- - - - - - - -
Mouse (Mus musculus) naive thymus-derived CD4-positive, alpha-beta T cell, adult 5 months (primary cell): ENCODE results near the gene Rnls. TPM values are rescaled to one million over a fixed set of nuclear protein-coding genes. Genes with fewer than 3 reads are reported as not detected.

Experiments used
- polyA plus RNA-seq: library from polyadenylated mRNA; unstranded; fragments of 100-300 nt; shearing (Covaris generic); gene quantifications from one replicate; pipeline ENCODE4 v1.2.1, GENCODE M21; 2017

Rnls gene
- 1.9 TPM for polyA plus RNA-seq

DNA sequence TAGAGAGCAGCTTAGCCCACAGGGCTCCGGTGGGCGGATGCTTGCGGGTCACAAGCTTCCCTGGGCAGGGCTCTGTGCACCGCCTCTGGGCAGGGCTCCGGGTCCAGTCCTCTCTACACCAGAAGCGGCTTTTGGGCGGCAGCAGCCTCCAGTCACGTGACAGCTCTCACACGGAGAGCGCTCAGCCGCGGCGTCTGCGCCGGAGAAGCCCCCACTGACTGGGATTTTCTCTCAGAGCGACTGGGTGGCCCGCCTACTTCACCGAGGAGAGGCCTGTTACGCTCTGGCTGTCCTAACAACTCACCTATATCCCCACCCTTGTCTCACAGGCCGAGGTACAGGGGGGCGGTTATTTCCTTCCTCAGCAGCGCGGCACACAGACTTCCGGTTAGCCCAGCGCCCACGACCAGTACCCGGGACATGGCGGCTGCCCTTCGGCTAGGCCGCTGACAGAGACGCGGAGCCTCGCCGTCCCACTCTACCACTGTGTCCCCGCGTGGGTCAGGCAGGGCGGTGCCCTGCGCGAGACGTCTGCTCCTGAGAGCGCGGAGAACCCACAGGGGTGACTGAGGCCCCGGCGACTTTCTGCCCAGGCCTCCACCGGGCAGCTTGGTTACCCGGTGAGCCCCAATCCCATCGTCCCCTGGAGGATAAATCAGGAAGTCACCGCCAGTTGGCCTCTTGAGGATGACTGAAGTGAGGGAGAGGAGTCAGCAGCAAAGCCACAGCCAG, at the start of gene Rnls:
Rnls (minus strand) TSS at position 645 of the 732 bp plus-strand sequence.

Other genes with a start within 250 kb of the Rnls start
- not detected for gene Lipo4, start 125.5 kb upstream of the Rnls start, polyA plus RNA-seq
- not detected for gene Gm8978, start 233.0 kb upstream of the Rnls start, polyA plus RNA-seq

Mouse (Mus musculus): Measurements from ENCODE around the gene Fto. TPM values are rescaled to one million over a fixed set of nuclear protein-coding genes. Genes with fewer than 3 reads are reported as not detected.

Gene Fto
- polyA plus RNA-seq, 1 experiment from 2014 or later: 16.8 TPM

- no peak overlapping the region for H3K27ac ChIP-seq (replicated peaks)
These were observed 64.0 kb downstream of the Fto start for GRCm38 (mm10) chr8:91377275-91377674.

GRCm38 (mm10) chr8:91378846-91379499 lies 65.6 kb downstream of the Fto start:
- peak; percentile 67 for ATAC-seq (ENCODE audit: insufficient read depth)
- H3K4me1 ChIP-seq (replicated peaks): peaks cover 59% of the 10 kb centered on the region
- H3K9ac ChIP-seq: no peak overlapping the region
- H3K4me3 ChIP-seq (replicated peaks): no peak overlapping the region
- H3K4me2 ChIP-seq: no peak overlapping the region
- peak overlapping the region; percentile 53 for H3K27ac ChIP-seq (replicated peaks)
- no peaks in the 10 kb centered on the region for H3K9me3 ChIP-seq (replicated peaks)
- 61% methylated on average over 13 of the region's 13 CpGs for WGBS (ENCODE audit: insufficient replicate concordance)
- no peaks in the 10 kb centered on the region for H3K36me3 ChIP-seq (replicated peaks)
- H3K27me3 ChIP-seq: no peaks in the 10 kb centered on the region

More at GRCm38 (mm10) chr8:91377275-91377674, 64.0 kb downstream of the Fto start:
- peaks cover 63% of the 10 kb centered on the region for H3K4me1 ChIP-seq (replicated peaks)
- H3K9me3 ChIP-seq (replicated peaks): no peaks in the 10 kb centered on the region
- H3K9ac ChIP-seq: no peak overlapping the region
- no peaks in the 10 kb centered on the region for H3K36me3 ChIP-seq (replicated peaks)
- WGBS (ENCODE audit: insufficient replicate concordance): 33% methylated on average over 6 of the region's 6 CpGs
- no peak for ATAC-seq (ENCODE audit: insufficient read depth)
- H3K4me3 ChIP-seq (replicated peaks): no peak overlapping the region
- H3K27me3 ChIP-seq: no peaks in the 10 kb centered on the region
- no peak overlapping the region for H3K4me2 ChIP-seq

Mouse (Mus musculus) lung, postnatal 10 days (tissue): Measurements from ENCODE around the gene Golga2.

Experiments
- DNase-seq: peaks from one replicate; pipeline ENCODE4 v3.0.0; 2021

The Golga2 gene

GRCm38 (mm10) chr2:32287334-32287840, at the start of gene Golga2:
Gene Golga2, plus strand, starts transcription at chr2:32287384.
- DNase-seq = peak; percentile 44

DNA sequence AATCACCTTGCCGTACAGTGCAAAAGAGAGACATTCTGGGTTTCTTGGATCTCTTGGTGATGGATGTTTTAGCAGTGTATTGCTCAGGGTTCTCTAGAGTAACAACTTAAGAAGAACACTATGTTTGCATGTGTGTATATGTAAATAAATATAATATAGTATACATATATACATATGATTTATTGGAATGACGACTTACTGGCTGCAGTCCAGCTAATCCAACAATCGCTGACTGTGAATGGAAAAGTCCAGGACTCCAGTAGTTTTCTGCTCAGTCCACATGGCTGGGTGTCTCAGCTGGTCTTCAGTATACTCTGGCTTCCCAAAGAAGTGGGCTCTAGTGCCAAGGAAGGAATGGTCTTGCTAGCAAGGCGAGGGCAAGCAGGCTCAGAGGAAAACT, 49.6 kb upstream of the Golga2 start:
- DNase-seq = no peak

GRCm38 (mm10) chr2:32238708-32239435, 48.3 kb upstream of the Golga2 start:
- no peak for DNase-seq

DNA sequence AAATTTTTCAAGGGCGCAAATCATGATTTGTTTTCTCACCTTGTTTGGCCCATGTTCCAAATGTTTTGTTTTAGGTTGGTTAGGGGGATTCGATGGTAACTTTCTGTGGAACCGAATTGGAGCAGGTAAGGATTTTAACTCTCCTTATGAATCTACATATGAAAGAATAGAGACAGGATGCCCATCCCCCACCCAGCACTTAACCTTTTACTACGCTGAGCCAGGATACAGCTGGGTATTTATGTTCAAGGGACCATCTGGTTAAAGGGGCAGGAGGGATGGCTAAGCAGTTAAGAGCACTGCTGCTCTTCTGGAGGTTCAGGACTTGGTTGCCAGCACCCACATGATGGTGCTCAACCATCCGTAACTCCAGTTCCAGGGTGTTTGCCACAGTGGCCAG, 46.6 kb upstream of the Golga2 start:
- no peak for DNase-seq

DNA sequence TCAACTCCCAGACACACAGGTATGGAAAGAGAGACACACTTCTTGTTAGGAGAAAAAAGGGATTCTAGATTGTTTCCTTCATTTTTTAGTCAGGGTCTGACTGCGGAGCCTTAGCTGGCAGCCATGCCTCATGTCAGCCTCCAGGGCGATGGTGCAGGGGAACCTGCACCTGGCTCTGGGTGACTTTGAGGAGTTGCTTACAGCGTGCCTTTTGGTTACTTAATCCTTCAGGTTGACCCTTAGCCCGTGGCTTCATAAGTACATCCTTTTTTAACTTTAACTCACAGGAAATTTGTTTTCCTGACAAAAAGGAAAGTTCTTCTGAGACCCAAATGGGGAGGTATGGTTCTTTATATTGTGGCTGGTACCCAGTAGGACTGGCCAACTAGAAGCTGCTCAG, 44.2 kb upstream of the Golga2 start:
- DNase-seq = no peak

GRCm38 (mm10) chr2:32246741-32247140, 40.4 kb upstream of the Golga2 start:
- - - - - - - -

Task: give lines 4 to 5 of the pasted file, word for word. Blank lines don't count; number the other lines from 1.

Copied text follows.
Rnls gene
- 1.9 TPM for polyA plus RNA-seq